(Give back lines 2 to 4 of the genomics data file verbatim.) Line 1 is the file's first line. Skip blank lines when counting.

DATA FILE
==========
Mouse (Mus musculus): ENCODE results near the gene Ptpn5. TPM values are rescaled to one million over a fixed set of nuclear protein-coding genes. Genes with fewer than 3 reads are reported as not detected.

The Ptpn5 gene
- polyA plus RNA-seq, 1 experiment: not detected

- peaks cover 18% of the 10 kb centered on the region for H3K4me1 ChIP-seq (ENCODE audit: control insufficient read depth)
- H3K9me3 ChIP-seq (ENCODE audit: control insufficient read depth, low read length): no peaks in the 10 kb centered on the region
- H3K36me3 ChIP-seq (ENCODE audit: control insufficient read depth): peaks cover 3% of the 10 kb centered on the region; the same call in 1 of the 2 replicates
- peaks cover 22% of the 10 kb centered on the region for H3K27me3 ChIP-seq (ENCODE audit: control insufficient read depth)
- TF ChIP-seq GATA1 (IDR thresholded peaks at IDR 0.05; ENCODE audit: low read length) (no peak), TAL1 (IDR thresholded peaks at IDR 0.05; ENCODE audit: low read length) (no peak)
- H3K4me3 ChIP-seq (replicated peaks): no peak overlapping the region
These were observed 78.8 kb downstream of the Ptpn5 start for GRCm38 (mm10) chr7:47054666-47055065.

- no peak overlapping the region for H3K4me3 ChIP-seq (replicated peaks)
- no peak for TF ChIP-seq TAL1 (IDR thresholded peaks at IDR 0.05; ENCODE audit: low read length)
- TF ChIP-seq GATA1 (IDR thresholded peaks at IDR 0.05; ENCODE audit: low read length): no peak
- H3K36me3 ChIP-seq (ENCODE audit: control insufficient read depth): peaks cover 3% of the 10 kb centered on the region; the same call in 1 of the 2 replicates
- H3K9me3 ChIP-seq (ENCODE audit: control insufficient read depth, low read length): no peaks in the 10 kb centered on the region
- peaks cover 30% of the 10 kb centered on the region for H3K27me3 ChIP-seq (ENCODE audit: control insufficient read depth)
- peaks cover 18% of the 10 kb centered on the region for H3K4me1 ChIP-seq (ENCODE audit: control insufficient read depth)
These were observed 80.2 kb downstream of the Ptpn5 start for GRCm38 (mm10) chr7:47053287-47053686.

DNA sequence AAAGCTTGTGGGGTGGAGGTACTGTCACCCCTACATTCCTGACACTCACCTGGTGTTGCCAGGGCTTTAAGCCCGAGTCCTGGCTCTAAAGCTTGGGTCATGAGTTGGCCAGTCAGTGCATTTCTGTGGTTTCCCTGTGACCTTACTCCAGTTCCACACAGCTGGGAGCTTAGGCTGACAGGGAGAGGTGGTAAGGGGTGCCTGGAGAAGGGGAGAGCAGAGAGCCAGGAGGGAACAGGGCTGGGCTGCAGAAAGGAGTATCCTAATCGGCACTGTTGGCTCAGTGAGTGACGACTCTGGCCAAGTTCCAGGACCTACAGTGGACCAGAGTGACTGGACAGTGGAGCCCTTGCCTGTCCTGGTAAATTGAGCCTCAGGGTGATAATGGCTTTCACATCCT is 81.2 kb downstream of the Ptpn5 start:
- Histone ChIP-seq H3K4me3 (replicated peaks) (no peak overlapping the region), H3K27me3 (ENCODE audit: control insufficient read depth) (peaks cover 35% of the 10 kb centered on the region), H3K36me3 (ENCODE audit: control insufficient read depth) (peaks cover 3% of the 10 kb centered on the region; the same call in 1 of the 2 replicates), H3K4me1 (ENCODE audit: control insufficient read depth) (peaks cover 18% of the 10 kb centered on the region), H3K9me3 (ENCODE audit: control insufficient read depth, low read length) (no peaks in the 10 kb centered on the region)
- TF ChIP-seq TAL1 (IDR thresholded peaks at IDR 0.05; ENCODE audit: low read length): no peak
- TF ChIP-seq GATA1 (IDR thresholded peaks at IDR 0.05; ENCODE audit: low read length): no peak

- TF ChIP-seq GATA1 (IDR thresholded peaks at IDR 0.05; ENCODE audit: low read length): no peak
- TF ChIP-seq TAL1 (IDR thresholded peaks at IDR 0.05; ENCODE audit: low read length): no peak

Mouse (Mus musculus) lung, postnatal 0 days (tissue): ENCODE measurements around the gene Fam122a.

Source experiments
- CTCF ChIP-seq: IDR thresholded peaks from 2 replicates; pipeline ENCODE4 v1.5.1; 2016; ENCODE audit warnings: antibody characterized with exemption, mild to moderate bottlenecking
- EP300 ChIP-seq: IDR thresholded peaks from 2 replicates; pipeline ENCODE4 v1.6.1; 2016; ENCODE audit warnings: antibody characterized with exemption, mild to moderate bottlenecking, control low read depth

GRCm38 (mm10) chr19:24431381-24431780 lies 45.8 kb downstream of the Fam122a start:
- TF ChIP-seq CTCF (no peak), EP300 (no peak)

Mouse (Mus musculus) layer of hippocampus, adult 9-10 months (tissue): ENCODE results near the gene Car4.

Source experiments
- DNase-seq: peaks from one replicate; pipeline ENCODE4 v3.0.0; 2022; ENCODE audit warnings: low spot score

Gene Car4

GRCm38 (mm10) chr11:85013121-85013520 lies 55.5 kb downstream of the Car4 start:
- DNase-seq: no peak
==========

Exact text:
The Ptpn5 gene
- polyA plus RNA-seq, 1 experiment: not detected

- peaks cover 18% of the 10 kb centered on the region for H3K4me1 ChIP-seq (ENCODE audit: control insufficient read depth)